Manging Southern Rust in the Ohio River Valley Region


Trial OverView

Southern rust (Puccinia polysora) is a fungal disease that generally affects corn later in the season after silking. Southern rust may lead to reduced photosynthesis during grain fill, which can reduce levels of carbohydrates to stalks and roots due to the demand to fill ears. Corn products can vary in susceptibility to the disease. Fungicides can be applied to help prevent the spread of southern rust. Research that has been conducted in the South has focused on yield response to fungicides applied only at tassel (VT) growth stage. Southern rust severity will vary from year to year depending on environmental conditions. A study was established to help farmers maximize profitability in a systems approach to disease management using both genetics and fungicides.

Research Objective

The objective of this study was to assess the impact of fungicide timings on disease severity, yield, profitability, and harvest intactness on corn products that vary in susceptibility to southern rust.

 Location Soil Previous Crop Tillage Type Planting Date Harvest Date Potential Yield/Acre Planting Rate/Acre
 Darmstadt, IN   Silt Loam  Soybean  Conventional  5/15/2017  9/23/2017  269.3 bu/acre  34,000
 Owensboro, KY   Silt Clay  Soybean  No-till  4/12/2017  9/8/2017  223.7 bu/acre  32,000
 Sacramento, KY   Silt Clay Loam  Soybean  No-till  5/16/2017  10/24/2017  208.6 bu/acre  31,500


  • Three testing locations in Indiana (1) and Kentucky (2).
  • Three different corn products were planted based on their disease ratings for Southern rust: Susceptible, Moderate, and Tolerant (Table 1).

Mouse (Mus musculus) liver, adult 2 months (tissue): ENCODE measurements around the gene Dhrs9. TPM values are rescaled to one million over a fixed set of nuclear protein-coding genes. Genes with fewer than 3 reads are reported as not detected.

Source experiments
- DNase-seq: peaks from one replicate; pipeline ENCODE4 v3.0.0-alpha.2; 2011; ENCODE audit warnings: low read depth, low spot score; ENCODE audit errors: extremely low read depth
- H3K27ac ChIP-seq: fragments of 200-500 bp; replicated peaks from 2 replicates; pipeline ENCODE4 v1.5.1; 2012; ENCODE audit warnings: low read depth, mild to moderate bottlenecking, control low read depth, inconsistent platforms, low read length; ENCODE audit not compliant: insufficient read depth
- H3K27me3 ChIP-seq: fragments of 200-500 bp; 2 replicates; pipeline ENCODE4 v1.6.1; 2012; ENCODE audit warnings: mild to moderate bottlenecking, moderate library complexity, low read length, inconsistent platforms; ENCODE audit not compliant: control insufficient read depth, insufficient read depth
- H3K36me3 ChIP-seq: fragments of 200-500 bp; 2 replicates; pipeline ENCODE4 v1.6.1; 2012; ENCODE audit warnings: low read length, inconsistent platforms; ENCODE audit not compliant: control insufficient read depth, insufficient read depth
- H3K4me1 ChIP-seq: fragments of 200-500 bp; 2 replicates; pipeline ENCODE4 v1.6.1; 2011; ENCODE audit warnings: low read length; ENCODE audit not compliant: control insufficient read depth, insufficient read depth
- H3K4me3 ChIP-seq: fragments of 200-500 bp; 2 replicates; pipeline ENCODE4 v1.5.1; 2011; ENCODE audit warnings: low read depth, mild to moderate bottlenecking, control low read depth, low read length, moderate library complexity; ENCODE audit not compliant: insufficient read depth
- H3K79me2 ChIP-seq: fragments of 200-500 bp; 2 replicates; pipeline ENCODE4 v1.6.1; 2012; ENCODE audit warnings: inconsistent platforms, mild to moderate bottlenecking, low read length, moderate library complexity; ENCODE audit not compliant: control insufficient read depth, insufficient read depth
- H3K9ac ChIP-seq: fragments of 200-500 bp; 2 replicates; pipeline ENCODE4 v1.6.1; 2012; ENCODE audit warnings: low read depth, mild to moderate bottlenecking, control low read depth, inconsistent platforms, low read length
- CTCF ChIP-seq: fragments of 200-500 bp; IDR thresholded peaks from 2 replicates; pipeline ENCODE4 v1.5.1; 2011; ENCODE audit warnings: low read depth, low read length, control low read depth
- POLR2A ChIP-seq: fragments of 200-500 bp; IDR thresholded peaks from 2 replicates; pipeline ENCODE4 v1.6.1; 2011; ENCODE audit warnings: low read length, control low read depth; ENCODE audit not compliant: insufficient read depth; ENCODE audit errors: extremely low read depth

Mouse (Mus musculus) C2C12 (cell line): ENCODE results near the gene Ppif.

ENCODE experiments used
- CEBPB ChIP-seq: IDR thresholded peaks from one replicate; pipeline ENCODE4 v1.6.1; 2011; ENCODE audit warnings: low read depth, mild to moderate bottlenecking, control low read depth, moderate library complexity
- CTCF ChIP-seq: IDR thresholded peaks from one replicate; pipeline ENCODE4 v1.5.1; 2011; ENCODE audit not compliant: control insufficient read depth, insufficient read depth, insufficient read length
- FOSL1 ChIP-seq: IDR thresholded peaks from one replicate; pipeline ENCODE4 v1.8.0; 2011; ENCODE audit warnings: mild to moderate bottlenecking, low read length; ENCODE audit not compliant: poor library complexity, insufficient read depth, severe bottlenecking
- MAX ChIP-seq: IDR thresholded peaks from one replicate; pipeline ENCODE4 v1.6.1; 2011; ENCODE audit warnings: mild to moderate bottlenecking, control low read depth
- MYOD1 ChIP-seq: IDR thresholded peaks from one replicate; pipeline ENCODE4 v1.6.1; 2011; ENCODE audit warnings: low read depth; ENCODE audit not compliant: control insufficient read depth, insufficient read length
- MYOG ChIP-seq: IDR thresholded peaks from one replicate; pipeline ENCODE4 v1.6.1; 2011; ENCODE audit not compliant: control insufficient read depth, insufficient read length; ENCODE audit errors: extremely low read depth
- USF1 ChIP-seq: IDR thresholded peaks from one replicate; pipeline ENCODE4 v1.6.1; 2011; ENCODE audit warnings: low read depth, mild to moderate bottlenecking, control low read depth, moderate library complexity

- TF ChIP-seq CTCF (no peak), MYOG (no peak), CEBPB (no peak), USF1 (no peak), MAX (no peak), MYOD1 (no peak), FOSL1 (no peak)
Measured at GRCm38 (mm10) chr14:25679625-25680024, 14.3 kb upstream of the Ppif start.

• The following treatments were applied:
  • No Fungicide Application.
  • Fungicide applied at VT growth stage.
  • Fungicide applied at R2 (blister) growth stage.
  • Fungicide applied at VT and R2 growth stages.
  • Delaro™ 325 SC Fungicide was applied at 8 fl oz/acre (active ingredients: prothioconazole and trifloxystrobin)
The Darmstadt and Owensboro locations had two replications and the Sacramento location was planted with three replications. Each location was planted in strips and harvested with a yield monitor.
  • Data was averaged across locations.
  •  Corn Product Disease Tolerance Southern Rust Rating Gray Leaf Spot Rating
     Susceptible  7  5
     Moderate   5  5
     Tolerant   2   4

    Table 1. Product ratings for Southern rust and gray leaf spot (GLS).Rating scale: 1=excellent; 9=poor.

    Understanding the Results


    Figure 1. Average increase in corn yield with fungicide application at different timings as compared to no fungicide application in 2017.


    Figure 2. Average southern rust severity rating taken at the R4 growth stage.

     Corn Product Tolerance ROI (VT Application) ROI (R2 Application) ROI (VT + R2 Application)
     Susceptible  $37.80  $37.80  $40.25
     Moderate  $58.10/acre   $67.20/acre  $39.20/acre
     Tolerant  ($21.70/acre)   $7.35/acre   ($43.40/acre)

    Table 2. Return on investment (ROI) for each fungicide application timing and corn product tolerance. ROI calculated based on a corn price of $3.50/bu and fungicide application cost of $35/acre.

    • In this study, the most profitable applications were one fungicide application on a corn product with moderate disease tolerance (Table 2). In this situation, both the combination of the fungicide and some genetic tolerance are working together versus only relying on a fungicide.
    • In 2017, fungicide applications at the VT growth stage were the best timing for southern rust protection versus a single later application at R2 growth stage (Figure 2), but later applications tended to be more profitable (Table 2).
    What does this mean for your farm?
    • It is important to be aware of the genetic tolerance for disease in the corn products chosen for your farm. A susceptible corn product under high disease pressure may require multiple fungicide applications to maximize yield potential.